In November 2015 Altair announced its decision to open source PBS Professional, the workload manager and job scheduler of the PBS Works suite, which was awarded “Best HPC Software or Technology” in 2014’s HPCwire Reader’s Choice Awards. The decision involves working with OpenHPC to integrate PBS Professional with the OpenHPC software stack.
We had a chance to talk with Dr. Bill Nitzberg, CTO of the PBS Works division at Altair, and internationally recognized expert in parallel and distributed computing, about the who-what-where-and-why.
Can you tell me a little bit about your experience and background in HPC?
I worked at NASA starting in 1991. I was hired to be a sysadmin in the parallel systems group, where we had an Intel iPSC/860 system with 128 nodes and a CM-2, and later an Intel Paragon and CM-5, and… My official bio is: I’ve been in the computing industry for over 25 years.
While I was working at NASA, I finished my PhD, started managing the parallel systems group, and took on a few different research projects. One of those projects was on cluster computing. Our “Whitney” project was a follow-on to Tom Sterling and Don Becker’s “Beowulf” work, with a focus on scaling it up. We also worked on the MPI standard, where I was the editor of the MPI-2 I/O specification.
One of my projects was PBS – the workload manager that I’m now the CTO for within Altair. In 2000, the core developers and I took PBS out of NASA, formed a company around it, and that’s when PBS Pro was born. That company was acquired by Altair shortly thereafter, along with the original developers, many of whom are still here.
How does building an HPC community, and a community stack, help Altair and the PBS Works customers?
It feels like we, the HPC community, have continually reinvented a lot of high-performance computing. In a few places, like MPI, we have had really good success, but, in a lot of other places, we haven’t. We keep reinventing things. When I think about where we’ve done well (and I’m including myself in the HPC community) it’s where we have created standards.
There’s been no agreement about “Here’s what you should do in order to build an HPC system.” By creating a community software stack, I think we move further along towards real standardization. We can say, “Here’s something that works really well, here are the pieces, and they work well together. You have some choices, but we’ve done a good job of making sure that the choices fit together.”
You can stand on the shoulders of people who have come before you and actually improve things as opposed to reinventing them. The stack gets us much further along. As you’re deploying a new machine you can easily deploy the stack without having to reinvent a lot of stuff.
How are you contributing to OpenHPC and why do you think this is important?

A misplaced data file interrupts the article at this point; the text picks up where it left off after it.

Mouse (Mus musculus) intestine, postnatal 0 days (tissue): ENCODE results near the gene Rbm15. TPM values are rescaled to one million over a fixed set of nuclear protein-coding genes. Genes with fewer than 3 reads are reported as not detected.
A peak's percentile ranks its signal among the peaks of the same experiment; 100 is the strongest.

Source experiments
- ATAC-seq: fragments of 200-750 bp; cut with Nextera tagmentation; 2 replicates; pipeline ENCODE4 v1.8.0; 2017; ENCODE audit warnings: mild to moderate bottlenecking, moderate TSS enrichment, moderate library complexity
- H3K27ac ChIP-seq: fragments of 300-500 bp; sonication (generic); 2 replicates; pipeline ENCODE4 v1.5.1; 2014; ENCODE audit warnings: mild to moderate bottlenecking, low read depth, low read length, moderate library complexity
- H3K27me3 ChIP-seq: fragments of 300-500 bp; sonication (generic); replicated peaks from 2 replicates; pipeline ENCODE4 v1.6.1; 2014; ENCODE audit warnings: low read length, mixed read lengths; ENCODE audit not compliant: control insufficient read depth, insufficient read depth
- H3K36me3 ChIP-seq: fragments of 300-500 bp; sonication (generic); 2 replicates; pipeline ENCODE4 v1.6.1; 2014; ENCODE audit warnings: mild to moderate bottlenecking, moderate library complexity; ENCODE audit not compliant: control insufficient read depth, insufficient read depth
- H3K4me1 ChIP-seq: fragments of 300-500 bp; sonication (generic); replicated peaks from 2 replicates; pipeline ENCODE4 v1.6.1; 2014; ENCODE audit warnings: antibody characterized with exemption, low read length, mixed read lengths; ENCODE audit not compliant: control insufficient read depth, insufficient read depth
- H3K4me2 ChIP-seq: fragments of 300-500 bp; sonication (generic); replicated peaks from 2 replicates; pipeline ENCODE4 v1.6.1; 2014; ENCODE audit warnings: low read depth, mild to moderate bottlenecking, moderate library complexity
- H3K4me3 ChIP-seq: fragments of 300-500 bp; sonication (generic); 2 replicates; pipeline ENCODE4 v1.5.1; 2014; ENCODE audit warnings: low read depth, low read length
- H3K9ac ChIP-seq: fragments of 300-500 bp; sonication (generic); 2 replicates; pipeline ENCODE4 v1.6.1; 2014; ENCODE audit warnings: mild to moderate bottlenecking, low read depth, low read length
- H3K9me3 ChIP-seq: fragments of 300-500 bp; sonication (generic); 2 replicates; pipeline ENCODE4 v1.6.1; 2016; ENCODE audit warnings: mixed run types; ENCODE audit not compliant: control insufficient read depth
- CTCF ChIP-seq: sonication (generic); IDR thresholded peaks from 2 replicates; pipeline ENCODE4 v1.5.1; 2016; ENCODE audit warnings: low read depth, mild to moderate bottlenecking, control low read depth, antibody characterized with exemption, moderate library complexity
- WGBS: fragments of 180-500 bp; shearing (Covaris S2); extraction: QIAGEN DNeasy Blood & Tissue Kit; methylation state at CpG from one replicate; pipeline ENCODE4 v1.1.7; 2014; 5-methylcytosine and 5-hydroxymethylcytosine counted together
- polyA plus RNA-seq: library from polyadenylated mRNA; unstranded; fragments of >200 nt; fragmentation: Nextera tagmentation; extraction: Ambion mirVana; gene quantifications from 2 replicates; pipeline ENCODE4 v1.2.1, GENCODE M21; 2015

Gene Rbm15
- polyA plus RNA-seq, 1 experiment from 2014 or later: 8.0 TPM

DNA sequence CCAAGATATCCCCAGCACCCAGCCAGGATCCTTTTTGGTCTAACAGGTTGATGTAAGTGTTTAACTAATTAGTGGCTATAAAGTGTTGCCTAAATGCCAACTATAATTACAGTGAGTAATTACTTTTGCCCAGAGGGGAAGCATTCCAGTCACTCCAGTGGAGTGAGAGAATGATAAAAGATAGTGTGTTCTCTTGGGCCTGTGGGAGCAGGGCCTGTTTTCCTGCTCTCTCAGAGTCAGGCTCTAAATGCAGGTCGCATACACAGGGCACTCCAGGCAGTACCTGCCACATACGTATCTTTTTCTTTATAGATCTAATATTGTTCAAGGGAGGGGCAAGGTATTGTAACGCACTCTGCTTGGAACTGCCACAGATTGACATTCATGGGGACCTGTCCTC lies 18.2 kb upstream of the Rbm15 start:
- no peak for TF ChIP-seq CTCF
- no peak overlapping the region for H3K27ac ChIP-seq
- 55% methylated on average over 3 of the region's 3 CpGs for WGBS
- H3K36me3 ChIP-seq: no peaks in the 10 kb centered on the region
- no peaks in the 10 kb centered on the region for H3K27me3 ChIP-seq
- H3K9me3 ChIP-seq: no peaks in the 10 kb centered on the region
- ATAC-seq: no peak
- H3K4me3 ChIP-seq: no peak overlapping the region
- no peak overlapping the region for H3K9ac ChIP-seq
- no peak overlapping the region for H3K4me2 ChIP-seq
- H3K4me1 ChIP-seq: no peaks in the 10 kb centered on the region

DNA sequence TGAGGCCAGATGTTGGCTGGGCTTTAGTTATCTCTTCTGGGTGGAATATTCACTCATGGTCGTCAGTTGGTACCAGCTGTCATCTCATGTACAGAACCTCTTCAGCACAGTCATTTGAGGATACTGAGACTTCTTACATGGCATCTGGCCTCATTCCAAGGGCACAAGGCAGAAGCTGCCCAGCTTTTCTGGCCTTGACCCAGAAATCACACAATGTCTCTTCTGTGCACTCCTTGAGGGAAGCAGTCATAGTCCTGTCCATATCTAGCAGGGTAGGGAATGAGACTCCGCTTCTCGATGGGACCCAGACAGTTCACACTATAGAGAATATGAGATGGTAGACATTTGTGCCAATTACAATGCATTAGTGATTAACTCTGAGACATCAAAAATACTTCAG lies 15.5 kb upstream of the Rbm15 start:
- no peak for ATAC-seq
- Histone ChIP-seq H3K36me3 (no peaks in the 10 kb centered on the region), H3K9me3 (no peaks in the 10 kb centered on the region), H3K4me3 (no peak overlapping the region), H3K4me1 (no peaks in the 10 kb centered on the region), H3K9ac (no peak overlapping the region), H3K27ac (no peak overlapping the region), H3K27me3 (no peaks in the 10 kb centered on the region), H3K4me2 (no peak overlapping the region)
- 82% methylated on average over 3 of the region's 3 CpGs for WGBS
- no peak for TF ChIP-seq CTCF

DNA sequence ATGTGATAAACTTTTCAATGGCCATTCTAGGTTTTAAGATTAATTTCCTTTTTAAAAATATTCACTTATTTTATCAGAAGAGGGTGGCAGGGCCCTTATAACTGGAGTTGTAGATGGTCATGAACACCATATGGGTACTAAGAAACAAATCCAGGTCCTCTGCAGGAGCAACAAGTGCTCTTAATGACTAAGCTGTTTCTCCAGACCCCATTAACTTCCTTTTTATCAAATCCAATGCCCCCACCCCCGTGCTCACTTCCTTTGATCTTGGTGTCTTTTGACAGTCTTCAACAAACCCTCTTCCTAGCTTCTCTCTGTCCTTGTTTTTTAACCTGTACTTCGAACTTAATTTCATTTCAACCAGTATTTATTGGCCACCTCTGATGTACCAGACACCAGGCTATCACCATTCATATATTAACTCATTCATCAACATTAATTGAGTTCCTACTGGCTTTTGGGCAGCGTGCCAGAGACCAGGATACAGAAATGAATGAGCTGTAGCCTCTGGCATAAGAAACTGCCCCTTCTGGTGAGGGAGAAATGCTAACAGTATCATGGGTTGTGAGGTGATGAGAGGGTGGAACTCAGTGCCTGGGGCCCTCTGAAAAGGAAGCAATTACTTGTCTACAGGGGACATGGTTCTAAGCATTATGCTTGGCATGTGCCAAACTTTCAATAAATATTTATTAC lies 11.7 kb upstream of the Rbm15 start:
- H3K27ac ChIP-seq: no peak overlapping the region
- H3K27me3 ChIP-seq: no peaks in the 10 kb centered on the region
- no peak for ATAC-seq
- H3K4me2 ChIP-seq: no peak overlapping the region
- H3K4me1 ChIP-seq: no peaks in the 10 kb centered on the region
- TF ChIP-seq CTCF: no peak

In the workload-management space there are two big camps – the public sector and the private sector. The public sector – researchers, academia, and government labs – have a really strong preference for open source. They’re pretty aggressive in terms of how much risk they’re willing to take, and pretty aggressive in wanting to try out new things. And so, open source is a really good fit for them.
The private sector – large enterprises – have a really strong preference for a commercial product, a tool to “get the job done.” Indemnification is important, someone to talk to, someone who’s as big as they are in case there is a problem. They don’t want to be dependent on a nebulous community, because there may be nobody there when something goes wrong. And PBS Works has really solidified itself as a leader in the private sector and is used by thousands of organizations.
Because of the strong preferences (for open source vs for commercial software), it’s been very challenging to support both sectors in a way that allows innovations and expertise to flow back and forth, and this has been a big lost opportunity for the HPC community. We’ve announced an open source version of PBS Pro, available this summer, to better serve the entire HPC community. It’s going to have exactly the same core and all the bells and whistles and functionality that we’re also going to continue to offer commercially. Our vision is to maintain a single PBS Pro that is attractive to both sectors.
By bringing things together we will be able to pull innovations from the public sector, and hand them over in a palatable way to the private sector.
And the commercial sector has all this great “enterprise stuff” that rarely makes it into research labs. We can actually bring some of that into the public sector too.
I’m really excited about our strategy with PBS Pro – both making it available as open source, and making it an option in OpenHPC. So when you get OpenHPC, you can get PBS. And if you want OpenHPC with a commercial version of PBS, you can get that, too.
What do you do on weekends? I’m assuming you have weekends.
I’ve been running a lot lately. One of the things that I did in my early days at NASA was run the San Francisco Marathon about 20 years ago. I just ran it for the second time this past year, beating my original (pretty slow) time. (I plan to try again in 20 years with a personal goal of beating my time again.)
During the summers I do a lot of hiking.
And, by the way, my tagline about “reducing my pack weight,” is really an optimization problem. It feels natural working at Altair – an optimization-driven company – and working on PBS, which is all about optimization for HPC.